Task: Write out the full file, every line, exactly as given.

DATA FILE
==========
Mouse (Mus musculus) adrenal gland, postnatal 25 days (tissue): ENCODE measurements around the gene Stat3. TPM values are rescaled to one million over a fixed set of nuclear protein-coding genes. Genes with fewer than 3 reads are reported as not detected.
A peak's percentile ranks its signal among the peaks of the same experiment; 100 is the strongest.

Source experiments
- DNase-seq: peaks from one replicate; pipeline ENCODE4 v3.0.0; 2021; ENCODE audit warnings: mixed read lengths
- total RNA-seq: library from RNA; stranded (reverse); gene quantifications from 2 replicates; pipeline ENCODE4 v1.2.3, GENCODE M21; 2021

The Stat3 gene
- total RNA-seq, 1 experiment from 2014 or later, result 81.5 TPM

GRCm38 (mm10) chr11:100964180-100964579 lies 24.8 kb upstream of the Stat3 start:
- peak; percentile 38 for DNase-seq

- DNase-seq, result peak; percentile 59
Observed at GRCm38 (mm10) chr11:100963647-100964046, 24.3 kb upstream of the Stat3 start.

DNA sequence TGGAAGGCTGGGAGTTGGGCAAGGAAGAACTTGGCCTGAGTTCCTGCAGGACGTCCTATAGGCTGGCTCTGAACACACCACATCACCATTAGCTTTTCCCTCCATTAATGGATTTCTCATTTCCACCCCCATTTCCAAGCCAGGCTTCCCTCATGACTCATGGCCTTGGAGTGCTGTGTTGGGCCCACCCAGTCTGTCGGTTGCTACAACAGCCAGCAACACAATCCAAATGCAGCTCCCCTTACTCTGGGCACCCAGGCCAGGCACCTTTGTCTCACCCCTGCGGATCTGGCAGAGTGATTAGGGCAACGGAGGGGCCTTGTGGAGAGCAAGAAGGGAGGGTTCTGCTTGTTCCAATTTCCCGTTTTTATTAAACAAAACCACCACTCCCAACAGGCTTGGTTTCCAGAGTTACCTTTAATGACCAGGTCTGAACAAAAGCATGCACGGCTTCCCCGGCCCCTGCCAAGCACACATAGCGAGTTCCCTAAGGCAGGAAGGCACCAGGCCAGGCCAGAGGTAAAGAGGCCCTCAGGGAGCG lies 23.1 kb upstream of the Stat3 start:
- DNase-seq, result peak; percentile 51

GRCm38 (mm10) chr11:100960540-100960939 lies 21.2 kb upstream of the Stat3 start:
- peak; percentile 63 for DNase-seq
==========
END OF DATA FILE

Mouse (Mus musculus) adrenal gland, postnatal 25 days (tissue): ENCODE measurements around the gene Stat3. TPM values are rescaled to one million over a fixed set of nuclear protein-coding genes. Genes with fewer than 3 reads are reported as not detected.
A peak's percentile ranks its signal among the peaks of the same experiment; 100 is the strongest.

Source experiments
- DNase-seq: peaks from one replicate; pipeline ENCODE4 v3.0.0; 2021; ENCODE audit warnings: mixed read lengths
- total RNA-seq: library from RNA; stranded (reverse); gene quantifications from 2 replicates; pipeline ENCODE4 v1.2.3, GENCODE M21; 2021

The Stat3 gene
- total RNA-seq, 1 experiment from 2014 or later, result 81.5 TPM

GRCm38 (mm10) chr11:100964180-100964579 lies 24.8 kb upstream of the Stat3 start:
- peak; percentile 38 for DNase-seq

- DNase-seq, result peak; percentile 59
Observed at GRCm38 (mm10) chr11:100963647-100964046, 24.3 kb upstream of the Stat3 start.

DNA sequence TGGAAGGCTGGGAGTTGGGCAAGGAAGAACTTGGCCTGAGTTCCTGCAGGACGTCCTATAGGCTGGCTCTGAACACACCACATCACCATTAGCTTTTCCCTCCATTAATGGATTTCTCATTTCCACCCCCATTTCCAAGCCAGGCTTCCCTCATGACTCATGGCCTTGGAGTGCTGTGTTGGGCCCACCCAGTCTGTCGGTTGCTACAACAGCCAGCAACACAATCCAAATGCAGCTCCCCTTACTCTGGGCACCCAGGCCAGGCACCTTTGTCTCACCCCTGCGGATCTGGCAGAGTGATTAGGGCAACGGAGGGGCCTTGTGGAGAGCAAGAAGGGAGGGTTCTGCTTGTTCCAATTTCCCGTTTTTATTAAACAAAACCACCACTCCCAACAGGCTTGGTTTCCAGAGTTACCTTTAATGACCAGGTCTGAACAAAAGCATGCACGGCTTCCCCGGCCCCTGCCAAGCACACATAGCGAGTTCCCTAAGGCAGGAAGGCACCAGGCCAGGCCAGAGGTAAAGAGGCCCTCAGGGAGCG lies 23.1 kb upstream of the Stat3 start:
- DNase-seq, result peak; percentile 51

GRCm38 (mm10) chr11:100960540-100960939 lies 21.2 kb upstream of the Stat3 start:
- peak; percentile 63 for DNase-seq